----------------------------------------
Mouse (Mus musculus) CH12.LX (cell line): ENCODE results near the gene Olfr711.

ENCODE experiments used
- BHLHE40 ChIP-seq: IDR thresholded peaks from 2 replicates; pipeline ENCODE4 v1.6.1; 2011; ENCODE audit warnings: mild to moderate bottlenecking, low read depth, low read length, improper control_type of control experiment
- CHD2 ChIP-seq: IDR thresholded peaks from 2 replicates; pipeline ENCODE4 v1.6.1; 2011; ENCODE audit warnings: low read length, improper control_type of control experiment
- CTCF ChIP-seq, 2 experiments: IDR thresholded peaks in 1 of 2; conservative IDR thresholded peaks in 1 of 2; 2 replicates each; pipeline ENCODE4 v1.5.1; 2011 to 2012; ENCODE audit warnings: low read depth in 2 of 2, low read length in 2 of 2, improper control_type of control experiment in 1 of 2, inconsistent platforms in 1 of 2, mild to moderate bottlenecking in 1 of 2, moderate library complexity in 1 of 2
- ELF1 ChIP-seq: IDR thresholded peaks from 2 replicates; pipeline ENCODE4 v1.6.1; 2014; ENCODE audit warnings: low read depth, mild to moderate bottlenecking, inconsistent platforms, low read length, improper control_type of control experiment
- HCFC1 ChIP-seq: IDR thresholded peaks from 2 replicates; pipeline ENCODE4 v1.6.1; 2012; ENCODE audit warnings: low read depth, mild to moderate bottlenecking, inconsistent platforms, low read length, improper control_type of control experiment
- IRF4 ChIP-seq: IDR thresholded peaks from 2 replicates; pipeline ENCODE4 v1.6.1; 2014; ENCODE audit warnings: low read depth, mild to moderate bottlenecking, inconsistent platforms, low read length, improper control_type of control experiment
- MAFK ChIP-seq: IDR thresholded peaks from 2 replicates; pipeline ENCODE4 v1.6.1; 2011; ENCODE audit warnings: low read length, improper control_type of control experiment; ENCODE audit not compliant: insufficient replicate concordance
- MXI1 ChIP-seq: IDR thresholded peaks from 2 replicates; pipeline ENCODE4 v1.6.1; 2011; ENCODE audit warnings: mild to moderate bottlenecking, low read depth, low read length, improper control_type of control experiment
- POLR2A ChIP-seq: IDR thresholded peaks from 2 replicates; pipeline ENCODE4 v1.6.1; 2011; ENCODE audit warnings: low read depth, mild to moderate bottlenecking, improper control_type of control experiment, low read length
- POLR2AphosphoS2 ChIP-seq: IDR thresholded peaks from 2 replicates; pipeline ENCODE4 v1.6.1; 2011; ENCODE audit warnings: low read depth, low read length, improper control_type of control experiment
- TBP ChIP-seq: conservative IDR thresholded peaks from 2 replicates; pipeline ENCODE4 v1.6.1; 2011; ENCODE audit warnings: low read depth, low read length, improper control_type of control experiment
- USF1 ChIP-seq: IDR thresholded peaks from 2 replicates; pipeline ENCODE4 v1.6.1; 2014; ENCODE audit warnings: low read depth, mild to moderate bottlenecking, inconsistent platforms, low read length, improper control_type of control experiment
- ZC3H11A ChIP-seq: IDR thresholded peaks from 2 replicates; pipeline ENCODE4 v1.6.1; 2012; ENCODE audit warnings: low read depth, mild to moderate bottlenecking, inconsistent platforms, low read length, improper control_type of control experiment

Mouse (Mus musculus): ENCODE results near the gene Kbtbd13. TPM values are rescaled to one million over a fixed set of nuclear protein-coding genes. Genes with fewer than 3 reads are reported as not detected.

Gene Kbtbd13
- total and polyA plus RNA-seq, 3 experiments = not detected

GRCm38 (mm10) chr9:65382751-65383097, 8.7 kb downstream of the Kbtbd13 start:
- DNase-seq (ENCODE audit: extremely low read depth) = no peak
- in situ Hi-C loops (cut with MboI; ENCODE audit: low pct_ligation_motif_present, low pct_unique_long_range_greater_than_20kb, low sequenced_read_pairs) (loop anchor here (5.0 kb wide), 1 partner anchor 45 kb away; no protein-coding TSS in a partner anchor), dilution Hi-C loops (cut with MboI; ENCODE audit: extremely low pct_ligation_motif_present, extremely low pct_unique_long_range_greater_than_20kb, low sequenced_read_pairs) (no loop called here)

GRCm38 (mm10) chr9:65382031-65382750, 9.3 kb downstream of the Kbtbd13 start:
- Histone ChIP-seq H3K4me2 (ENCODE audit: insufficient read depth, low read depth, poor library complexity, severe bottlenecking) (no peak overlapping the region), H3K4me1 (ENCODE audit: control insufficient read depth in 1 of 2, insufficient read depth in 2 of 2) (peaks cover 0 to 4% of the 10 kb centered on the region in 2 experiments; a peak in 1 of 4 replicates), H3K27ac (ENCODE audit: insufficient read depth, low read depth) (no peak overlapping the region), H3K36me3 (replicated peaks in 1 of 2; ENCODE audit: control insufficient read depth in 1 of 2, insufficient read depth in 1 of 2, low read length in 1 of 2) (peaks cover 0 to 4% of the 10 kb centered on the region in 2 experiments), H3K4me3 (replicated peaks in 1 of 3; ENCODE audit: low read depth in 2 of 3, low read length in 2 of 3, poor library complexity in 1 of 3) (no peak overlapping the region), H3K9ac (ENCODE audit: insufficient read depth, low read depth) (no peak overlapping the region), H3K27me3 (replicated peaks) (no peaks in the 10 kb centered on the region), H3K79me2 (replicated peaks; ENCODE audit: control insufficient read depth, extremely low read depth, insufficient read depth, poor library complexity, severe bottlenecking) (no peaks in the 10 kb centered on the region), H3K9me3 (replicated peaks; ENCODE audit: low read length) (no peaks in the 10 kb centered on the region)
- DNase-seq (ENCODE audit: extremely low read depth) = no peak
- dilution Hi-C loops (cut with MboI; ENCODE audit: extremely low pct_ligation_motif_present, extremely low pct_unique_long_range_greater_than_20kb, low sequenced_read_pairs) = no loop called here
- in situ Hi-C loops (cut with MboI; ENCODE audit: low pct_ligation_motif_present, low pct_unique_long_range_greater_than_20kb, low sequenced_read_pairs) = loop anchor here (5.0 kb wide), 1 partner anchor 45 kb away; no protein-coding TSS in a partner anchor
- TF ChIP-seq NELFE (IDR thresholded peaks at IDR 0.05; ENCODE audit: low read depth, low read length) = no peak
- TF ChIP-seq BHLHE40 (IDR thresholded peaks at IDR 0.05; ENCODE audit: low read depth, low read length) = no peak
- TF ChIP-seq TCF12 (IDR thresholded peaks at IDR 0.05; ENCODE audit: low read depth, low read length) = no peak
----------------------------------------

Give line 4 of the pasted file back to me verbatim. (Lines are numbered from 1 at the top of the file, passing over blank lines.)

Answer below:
- CHD2 ChIP-seq: IDR thresholded peaks from 2 replicates; pipeline ENCODE4 v1.6.1; 2011; ENCODE audit warnings: low read length, improper control_type of control experiment